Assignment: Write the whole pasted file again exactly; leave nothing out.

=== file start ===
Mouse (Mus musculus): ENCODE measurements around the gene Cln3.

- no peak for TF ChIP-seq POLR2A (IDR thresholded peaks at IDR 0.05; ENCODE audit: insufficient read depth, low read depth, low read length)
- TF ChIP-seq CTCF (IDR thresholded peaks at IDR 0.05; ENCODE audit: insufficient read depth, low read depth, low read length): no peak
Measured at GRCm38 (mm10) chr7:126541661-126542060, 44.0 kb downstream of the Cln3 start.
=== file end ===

Mouse (Mus musculus): ENCODE measurements around the gene Cln3.

- no peak for TF ChIP-seq POLR2A (IDR thresholded peaks at IDR 0.05; ENCODE audit: insufficient read depth, low read depth, low read length)
- TF ChIP-seq CTCF (IDR thresholded peaks at IDR 0.05; ENCODE audit: insufficient read depth, low read depth, low read length): no peak
Measured at GRCm38 (mm10) chr7:126541661-126542060, 44.0 kb downstream of the Cln3 start.